'The boss' visits
Von Manstein in the
Ukraine in 1943
Figures like Heinz Guderian and Erich von Manstein enjoyed great authority in US army circles because of their experience fighting the Soviet army on the Russian front. The authority these men and their wartime fellows enjoyed ensured an uncritical, even adulatory, reception for their self-serving memoirs when these were published. The ex-generals' mythologised account of the Wehrmacht's 'clean war' on the Eastern front established as the authoritative version, the way was open for a flood of popular histories, personal memoirs and even pulp novels, all straightforwardly pro-German; all of which in sum contributed to the reimagining of the German attack on the USSR as a war in which German soldiers were cast the main victims, whether of the Russian hordes, the climate and terrain, or the megalomaniacal folly of Hitler himself.

Learning (from) history?
When wargamers confront the political and ethical implications of our hobby, a common argument heard is that wargaming is educational, that it teaches the horror and folly of war by giving hobbyists insight into the human costs of battle. There's more than a grain of truth in this, even if actually anti-war wargamers still appear thin on the ground. For example, I think that the rehumanisation of the enemy is valuable in and of itself because dehumanisation of the enemy is an essential element of war propaganda on all fronts- home and fighting.

But of course, wargames themselves are so abstract and wilfully decontextualised that they themselves can't really contribute much to rehumanising the enemy, or to generating any other insights into warfare as a grotesque human folly. That side of things typically stems from reading around the subjects which most interest you on the tabletop. And insights of this ilk can arise in peculiar ways. For me as a teenage tankie, pictures were particularly influential.

Context is everything
Just regular guys?
Take the picture here on the right (from Brian L. Davis' authoritative German Army Uniforms and Insignia, 1933-1945). This is a less gruesome sample of several pictures which used to fascinate me as a youngster. What drew me to this picture was its sheer mundanity. The contrast between the flanking NCOs' cheesy grins and central officer's forced smile is a very human touch, and the photo looks for all the world like a tourist snapshot. I used to find myself wondering if these guys had any notion of what their futures would bring them.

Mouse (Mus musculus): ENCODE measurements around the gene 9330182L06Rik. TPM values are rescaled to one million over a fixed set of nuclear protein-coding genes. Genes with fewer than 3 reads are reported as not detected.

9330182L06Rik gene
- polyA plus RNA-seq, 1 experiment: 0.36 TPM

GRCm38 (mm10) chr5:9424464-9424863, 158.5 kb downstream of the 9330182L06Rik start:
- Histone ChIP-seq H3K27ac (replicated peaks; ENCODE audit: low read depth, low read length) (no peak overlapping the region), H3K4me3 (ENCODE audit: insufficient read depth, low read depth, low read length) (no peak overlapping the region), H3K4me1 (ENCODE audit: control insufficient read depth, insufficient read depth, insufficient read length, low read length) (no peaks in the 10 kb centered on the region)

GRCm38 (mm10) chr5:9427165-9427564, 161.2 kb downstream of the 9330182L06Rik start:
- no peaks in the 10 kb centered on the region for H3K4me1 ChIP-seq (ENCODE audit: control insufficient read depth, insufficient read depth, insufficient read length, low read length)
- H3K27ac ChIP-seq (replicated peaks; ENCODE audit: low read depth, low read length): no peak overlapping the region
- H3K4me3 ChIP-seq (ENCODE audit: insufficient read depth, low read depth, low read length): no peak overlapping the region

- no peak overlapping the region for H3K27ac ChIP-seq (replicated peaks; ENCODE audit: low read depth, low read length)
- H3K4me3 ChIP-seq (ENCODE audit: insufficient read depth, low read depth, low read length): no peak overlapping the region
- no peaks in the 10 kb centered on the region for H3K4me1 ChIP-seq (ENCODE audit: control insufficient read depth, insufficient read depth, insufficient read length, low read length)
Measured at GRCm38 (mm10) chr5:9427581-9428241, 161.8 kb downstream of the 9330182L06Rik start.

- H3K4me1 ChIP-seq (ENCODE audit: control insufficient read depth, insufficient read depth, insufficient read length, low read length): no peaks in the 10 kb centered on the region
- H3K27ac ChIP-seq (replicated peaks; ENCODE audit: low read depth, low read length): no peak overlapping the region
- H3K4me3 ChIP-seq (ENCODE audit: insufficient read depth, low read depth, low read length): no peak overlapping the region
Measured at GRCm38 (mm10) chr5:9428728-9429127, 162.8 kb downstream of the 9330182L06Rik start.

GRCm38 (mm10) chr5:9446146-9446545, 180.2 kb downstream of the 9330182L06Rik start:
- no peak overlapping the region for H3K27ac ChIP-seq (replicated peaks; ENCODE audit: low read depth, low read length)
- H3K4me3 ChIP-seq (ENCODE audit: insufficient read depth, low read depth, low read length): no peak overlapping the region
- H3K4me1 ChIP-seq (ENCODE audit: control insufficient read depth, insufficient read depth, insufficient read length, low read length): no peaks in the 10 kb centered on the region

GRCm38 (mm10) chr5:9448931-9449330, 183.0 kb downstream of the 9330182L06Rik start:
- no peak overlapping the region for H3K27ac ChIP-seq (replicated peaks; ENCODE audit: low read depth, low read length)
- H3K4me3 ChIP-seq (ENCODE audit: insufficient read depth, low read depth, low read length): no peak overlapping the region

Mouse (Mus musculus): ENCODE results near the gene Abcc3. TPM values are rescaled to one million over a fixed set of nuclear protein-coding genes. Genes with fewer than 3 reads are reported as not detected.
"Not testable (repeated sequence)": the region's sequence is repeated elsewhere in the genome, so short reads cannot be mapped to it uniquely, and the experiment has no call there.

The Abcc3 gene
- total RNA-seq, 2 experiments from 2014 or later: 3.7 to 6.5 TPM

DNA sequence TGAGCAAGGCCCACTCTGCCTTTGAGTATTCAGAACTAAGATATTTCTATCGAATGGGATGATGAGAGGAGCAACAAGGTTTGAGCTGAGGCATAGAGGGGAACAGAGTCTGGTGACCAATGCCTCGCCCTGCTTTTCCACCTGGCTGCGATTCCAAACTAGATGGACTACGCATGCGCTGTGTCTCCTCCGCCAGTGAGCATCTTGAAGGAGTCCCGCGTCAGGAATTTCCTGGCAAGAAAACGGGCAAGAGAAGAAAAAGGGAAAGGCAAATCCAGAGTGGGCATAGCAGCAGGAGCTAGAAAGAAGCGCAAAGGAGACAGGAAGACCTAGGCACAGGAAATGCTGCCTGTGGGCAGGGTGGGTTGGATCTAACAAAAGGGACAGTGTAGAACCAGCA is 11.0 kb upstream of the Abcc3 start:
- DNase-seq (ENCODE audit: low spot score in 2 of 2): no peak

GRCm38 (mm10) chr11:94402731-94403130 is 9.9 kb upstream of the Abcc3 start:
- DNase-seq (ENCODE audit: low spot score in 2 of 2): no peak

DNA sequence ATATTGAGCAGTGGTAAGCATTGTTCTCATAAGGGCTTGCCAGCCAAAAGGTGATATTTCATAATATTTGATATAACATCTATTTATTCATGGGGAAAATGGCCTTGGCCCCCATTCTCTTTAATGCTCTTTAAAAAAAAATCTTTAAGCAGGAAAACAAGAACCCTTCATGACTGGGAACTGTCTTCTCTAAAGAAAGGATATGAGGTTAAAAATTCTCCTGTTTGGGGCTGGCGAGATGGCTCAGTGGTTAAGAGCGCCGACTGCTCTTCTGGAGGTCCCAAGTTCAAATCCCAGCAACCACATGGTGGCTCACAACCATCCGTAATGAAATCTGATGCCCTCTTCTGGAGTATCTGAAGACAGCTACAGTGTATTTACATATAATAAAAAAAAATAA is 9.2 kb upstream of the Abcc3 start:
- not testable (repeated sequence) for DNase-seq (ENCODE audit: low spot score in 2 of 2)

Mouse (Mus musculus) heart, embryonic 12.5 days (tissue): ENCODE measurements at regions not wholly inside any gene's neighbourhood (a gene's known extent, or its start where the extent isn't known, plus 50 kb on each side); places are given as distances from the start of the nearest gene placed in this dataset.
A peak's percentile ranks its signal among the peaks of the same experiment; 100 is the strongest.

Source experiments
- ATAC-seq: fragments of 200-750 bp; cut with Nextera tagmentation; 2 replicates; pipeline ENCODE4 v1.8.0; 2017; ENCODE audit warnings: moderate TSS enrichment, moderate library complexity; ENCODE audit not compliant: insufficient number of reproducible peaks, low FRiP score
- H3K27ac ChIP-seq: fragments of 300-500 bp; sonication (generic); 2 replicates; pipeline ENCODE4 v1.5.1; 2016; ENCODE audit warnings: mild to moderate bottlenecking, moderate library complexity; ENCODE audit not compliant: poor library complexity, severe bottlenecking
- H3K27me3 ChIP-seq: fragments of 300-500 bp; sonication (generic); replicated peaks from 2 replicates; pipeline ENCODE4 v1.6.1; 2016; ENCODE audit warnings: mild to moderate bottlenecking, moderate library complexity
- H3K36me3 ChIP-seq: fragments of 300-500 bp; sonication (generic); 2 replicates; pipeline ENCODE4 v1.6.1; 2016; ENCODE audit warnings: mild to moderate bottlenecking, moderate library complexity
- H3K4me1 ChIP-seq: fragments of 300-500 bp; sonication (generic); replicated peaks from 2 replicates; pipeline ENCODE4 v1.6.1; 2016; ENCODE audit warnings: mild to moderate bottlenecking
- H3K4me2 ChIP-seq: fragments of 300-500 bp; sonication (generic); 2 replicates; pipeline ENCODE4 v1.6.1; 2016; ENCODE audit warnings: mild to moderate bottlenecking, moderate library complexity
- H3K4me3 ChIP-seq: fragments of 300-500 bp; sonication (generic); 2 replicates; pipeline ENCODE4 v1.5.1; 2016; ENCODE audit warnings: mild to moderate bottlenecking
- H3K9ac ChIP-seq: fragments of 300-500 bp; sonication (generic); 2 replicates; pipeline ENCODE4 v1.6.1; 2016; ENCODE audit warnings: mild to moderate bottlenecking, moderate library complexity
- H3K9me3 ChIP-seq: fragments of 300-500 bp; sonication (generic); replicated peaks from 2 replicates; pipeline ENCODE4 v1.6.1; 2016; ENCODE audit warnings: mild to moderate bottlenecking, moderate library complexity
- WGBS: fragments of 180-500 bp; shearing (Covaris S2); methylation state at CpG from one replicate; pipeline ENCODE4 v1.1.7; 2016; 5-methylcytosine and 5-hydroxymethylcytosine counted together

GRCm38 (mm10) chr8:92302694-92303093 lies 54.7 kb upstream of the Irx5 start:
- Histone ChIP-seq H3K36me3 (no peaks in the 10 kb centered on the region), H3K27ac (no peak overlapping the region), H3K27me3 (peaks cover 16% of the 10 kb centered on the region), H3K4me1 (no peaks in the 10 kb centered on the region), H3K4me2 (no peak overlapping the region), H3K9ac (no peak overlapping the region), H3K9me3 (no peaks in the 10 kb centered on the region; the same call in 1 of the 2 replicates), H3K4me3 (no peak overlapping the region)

The German Question: old
& very important
Smelser and Davies' convincing deconstruction of how the German view of the Eastern Front became the official American view after the war casts my youthful musings in a new light. Why? Because I was then simply unaware of how my otherwise perfectly reasonable interest in rehumanising the enemy was conditioned by the pro-German bias Smelser and Davies explain. That is to say: I always assumed that picture was taken on the Eastern Front. I don't know why, but I did. And when I wondered what might've happened to those three men, I never seriously imagined that they might've been active agents of genocide. For me they were always hapless victims. If that's not an example of the myth of the 'clean Wehrmacht' in action, I don't know what could be.

Conclusion
The fundamental point that Smelser and Davies make which is of importance to wargamers is this: an entire branch of our hobby was founded on the bill of goods sold by the German ex-generals during the Cold War. Their agenda- to sanitise the role of the Wehrmacht on the Eastern Front during the Second World War, was both personal and political. The legacy of those efforts still infuses our hobby today. I say this not to point the finger at wargaming as a den of romancers. Instead, I think that this poses challenges to wargamers: to be more critical of those politicised myths; and to find a role for that critique in inspiring new approaches to designing games. It is challenges of this ilk which make me believe that The Myth of the Eastern Front is uniquely useful to wargamers who are interested in new insight into the hardy perennial of our hobby- the 'German question'. ;)

Related@RD/KA!
Wargames, politics and ethics
- #1: Ah, that old bugbear